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RE: Re: spare fibers

  • From: dies
  • Date: Sun Jun 16 21:27:26 2002


Hahaha...SBGP...Praise you my son.  You make very, very, VERY valid
points...

You made me smile.

=]

On Sun, 16 Jun 2002, Daniel Golding wrote:

>
> Hmm. How many points of disruption, backhoes, chainsaws, hooligans, etc,
> would be needed to do this in the US and Canada? 20? 30? Sean Donelan on
> a specially outfitted Segway? (just picture it...)
>
> I suspect that might be a better source of inquiry for our friends in
> the federal government, then, say, SBGP.
>
> Might be useful for the Powers That Be to actually do a simulation of
> this, and see how far they can get.
>
> - Daniel Golding
>
> > -----Original Message-----
> > From: owner-nanog@merit.edu [mailto:owner-nanog@merit.edu] On
> > Behalf Of Frank Coluccio
> > Sent: Sunday, June 16, 2002 6:43 PM
> > To: blitz@macronet.net
> > Cc: nanog@trapdoor.merit.edu
> > Subject: Re: Re: spare fibers
> >
> >
> >
> > Almost without exception, "ring topology" implies a
> > single-carrier doing physical
> > layer provisioning and support. In the case where multiple
> > points are under
> > attack in a concerted effort to knock out service (including
> > the failover
> > capabilities), it's either an "inside job" or, at the least,
> > one where
> > intelligence relating to individual SONET backbones and rings
> > has been obtained
> > from various sources for the purpose of thwarting such _self-healing_
> > capabilities that are usually afforded by SONET/SDH.
> >
> > In the not too distant past (during the pre-sonet and early
> > SONET days when N+1
> > automatic protection switching was used instead of
> > counter-rotating recovery
> > schemes) we saw this occur, albeit infrequently, during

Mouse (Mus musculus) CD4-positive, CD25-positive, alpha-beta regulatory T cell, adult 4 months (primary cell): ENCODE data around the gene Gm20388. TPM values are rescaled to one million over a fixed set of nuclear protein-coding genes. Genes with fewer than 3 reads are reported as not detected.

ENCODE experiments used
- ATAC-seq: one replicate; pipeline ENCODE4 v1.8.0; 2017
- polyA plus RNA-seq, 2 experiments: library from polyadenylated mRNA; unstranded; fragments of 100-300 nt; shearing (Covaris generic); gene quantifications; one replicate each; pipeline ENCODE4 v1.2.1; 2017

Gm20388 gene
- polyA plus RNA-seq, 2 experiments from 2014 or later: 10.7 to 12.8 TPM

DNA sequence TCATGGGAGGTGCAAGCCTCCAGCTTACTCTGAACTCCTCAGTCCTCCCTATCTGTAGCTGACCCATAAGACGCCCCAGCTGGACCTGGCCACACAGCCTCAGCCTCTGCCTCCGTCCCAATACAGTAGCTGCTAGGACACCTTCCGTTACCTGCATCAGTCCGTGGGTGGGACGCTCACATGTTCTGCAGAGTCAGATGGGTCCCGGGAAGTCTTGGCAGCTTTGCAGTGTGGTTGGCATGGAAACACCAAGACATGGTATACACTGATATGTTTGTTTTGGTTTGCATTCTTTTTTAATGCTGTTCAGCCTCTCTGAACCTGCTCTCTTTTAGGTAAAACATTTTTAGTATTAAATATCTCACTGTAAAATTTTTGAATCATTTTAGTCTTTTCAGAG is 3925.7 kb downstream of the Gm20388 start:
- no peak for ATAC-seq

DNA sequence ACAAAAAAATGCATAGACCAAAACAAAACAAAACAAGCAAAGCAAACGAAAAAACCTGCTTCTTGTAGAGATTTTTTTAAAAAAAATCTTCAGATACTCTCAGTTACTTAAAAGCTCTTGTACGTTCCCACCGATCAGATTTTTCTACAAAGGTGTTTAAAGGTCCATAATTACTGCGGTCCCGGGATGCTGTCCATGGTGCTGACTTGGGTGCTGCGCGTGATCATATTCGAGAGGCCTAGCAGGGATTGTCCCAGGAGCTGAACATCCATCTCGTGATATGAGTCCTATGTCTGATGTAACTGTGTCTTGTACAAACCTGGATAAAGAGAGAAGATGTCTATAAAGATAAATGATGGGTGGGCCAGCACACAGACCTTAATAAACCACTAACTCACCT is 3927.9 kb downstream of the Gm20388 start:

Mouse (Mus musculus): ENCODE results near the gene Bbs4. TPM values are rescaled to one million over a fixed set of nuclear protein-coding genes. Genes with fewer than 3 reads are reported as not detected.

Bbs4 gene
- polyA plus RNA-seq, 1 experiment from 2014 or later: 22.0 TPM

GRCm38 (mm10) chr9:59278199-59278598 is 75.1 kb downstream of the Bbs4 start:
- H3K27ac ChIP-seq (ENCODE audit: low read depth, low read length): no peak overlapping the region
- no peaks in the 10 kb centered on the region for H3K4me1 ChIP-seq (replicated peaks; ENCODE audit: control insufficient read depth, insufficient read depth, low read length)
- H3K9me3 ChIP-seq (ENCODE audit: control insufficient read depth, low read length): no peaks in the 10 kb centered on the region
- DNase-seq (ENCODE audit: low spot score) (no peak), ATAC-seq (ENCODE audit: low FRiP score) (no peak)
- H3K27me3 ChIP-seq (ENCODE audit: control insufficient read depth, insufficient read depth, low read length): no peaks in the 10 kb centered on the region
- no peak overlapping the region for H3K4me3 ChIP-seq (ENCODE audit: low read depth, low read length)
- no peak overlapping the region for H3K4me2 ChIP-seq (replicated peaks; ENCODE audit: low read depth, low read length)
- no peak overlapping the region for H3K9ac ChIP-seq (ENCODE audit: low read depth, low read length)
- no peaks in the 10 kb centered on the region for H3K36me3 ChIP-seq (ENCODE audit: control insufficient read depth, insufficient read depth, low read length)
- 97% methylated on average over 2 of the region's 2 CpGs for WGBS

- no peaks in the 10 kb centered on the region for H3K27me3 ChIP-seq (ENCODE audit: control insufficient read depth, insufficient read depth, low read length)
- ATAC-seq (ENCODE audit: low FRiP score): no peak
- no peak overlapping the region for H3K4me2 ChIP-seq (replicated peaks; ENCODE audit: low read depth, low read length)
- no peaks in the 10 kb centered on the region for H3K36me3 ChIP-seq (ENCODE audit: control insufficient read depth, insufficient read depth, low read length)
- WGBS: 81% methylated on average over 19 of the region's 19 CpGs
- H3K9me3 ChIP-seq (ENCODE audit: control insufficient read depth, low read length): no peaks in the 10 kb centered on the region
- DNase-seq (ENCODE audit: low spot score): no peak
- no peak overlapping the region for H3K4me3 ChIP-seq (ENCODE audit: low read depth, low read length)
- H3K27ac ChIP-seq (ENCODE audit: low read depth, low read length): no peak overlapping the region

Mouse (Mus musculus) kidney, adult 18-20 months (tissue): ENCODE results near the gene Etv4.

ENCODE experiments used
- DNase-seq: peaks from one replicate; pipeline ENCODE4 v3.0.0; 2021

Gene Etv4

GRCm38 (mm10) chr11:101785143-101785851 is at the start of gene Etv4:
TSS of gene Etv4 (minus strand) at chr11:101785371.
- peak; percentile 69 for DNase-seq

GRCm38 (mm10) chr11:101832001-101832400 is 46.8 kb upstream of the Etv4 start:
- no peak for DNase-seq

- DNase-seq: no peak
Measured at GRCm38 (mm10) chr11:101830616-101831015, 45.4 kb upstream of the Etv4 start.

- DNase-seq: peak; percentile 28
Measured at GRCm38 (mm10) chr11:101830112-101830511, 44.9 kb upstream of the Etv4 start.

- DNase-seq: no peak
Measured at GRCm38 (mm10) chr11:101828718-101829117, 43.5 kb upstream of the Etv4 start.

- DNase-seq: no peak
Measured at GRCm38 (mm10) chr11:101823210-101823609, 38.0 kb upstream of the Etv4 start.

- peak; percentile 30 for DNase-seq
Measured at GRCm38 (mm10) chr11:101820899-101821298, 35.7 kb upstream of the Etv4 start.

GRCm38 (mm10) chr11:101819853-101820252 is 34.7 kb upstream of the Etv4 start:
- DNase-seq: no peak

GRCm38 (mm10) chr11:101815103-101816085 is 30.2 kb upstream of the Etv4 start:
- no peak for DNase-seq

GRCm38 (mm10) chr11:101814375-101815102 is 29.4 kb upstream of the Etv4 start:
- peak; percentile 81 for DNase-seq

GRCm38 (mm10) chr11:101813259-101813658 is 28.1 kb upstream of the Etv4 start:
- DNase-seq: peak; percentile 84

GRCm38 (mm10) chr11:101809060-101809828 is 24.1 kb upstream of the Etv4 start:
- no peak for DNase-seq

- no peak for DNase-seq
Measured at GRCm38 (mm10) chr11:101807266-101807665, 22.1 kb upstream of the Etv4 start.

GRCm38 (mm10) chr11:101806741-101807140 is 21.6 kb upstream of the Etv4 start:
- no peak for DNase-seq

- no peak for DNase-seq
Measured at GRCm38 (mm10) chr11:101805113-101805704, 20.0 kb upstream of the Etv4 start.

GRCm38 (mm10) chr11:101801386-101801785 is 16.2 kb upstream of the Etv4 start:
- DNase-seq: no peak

> > periods of labor unrest
> > and other tense forms of situations relating to competition
> > (where folks feared
> > for their jobs) along the NY-NJ corridor and in certain parts
> > of California, to
> > name just two that I recall off the top of my head. Until
> > recently (post 9-11),
> > however, it was hardly a matter of overwhelming concern.
> > Today it is becoming
> > more so a matter of heightened concern. Meshing through the
> > use of diverse
> > providers' facilities may prove to be the ultimate means of
> > protection, with the
> > proviso being that those providers are not all sharing the
> > same physical routes.
> > fwiw.
> >
> > FAC
> >
> > >
> > >
> > > Hi Daniel and all,
> > > Yes, multiple fiber in multiple conduits, traveling
> > multiple paths is
> > > the
> > > best way to insure something's going to have connectivity.
> > > Ring topology is what I've seen mostly for best protection,
> > if something
> > > goes down, restoration takes milliseconds and is automatic.
> > Worst case, is
> > > some contractor digs up the place where your fiber enters
> > your building and
> > > severs everything....not much you can do about that kind of outage.
> > >
> > >
> > > At 20:41 6/16/02 +0200, you wrote:
> > >
> > >
> > > >Hi blitz,
> > > >
> > > >I think that you talk about multiple outage in the
> > Telefonica Network
> > > >in Spain cause by sabotage. (48 fibers in 4 points  at the same
> > > >time)
> > > >
> > > >I see ok the interest of the ministry, is necessary to assure that
> > > >outages don't affect to the national infraestruture.
> > > >
> > > >In our case we build our network over diverse companys
> > with diverse
> > > >path in their fiber network. I see ok, that all companys
> > that operate
> > > >basic services do it and they will have backup and emergency plans.
> > > >
> > > >Regards,
> > > >Daniel
> > > >Intelideas
> > > >
> > > >
> > > >On Sun, 16 Jun 2002, blitz wrote:
> > > >
> > > > >
> > > > > The Spanish ministry of science and technology has asked
> > > > >     telecommunications companies to activate a backup
> > plan in the
> > > > >     case of such emergencies in future.
> > > > >
> > > > > Spare fibers in the same duct ;-?
> > > > >
> > > > > Doesn't sound like it would be much protection from "backhoe
> > > > > fade"...heh
> > > > >
> > >
> > >
> >
> >
>
>





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